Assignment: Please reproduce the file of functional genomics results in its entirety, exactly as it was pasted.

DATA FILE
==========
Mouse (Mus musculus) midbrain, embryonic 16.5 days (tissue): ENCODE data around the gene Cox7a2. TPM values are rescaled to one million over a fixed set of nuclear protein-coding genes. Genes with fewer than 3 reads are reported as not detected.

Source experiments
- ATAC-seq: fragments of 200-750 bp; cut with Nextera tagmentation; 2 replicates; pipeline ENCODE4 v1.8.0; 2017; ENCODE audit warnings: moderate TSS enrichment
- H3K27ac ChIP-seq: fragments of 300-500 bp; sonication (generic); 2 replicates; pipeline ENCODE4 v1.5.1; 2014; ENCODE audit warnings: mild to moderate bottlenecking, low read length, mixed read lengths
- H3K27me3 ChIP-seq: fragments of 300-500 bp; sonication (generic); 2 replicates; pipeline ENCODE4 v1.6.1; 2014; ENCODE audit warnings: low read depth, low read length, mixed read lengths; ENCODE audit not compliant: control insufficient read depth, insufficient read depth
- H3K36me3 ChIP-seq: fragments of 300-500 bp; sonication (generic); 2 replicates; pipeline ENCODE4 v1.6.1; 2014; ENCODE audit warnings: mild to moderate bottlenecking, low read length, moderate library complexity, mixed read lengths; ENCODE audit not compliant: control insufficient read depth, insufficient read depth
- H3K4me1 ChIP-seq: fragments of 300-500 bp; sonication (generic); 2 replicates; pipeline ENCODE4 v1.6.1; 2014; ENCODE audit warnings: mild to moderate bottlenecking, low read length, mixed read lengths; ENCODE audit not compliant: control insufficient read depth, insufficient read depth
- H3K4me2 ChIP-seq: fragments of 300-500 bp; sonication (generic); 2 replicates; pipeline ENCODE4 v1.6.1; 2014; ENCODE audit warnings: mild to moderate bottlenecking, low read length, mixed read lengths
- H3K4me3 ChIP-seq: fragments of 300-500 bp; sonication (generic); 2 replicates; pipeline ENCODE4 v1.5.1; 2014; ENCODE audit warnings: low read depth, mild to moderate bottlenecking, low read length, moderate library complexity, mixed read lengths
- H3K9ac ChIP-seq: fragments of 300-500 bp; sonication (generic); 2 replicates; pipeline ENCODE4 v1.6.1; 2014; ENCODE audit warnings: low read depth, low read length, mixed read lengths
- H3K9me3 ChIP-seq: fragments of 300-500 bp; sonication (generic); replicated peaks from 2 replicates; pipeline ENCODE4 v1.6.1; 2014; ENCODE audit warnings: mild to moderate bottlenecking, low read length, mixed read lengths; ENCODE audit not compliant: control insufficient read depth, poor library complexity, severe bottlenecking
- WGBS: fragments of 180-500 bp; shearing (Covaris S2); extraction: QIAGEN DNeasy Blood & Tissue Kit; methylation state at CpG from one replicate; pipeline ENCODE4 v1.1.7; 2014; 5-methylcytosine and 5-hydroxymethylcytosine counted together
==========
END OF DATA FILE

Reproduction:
Mouse (Mus musculus) midbrain, embryonic 16.5 days (tissue): ENCODE data around the gene Cox7a2. TPM values are rescaled to one million over a fixed set of nuclear protein-coding genes. Genes with fewer than 3 reads are reported as not detected.

Source experiments
- ATAC-seq: fragments of 200-750 bp; cut with Nextera tagmentation; 2 replicates; pipeline ENCODE4 v1.8.0; 2017; ENCODE audit warnings: moderate TSS enrichment
- H3K27ac ChIP-seq: fragments of 300-500 bp; sonication (generic); 2 replicates; pipeline ENCODE4 v1.5.1; 2014; ENCODE audit warnings: mild to moderate bottlenecking, low read length, mixed read lengths
- H3K27me3 ChIP-seq: fragments of 300-500 bp; sonication (generic); 2 replicates; pipeline ENCODE4 v1.6.1; 2014; ENCODE audit warnings: low read depth, low read length, mixed read lengths; ENCODE audit not compliant: control insufficient read depth, insufficient read depth
- H3K36me3 ChIP-seq: fragments of 300-500 bp; sonication (generic); 2 replicates; pipeline ENCODE4 v1.6.1; 2014; ENCODE audit warnings: mild to moderate bottlenecking, low read length, moderate library complexity, mixed read lengths; ENCODE audit not compliant: control insufficient read depth, insufficient read depth
- H3K4me1 ChIP-seq: fragments of 300-500 bp; sonication (generic); 2 replicates; pipeline ENCODE4 v1.6.1; 2014; ENCODE audit warnings: mild to moderate bottlenecking, low read length, mixed read lengths; ENCODE audit not compliant: control insufficient read depth, insufficient read depth
- H3K4me2 ChIP-seq: fragments of 300-500 bp; sonication (generic); 2 replicates; pipeline ENCODE4 v1.6.1; 2014; ENCODE audit warnings: mild to moderate bottlenecking, low read length, mixed read lengths
- H3K4me3 ChIP-seq: fragments of 300-500 bp; sonication (generic); 2 replicates; pipeline ENCODE4 v1.5.1; 2014; ENCODE audit warnings: low read depth, mild to moderate bottlenecking, low read length, moderate library complexity, mixed read lengths
- H3K9ac ChIP-seq: fragments of 300-500 bp; sonication (generic); 2 replicates; pipeline ENCODE4 v1.6.1; 2014; ENCODE audit warnings: low read depth, low read length, mixed read lengths
- H3K9me3 ChIP-seq: fragments of 300-500 bp; sonication (generic); replicated peaks from 2 replicates; pipeline ENCODE4 v1.6.1; 2014; ENCODE audit warnings: mild to moderate bottlenecking, low read length, mixed read lengths; ENCODE audit not compliant: control insufficient read depth, poor library complexity, severe bottlenecking
- WGBS: fragments of 180-500 bp; shearing (Covaris S2); extraction: QIAGEN DNeasy Blood & Tissue Kit; methylation state at CpG from one replicate; pipeline ENCODE4 v1.1.7; 2014; 5-methylcytosine and 5-hydroxymethylcytosine counted together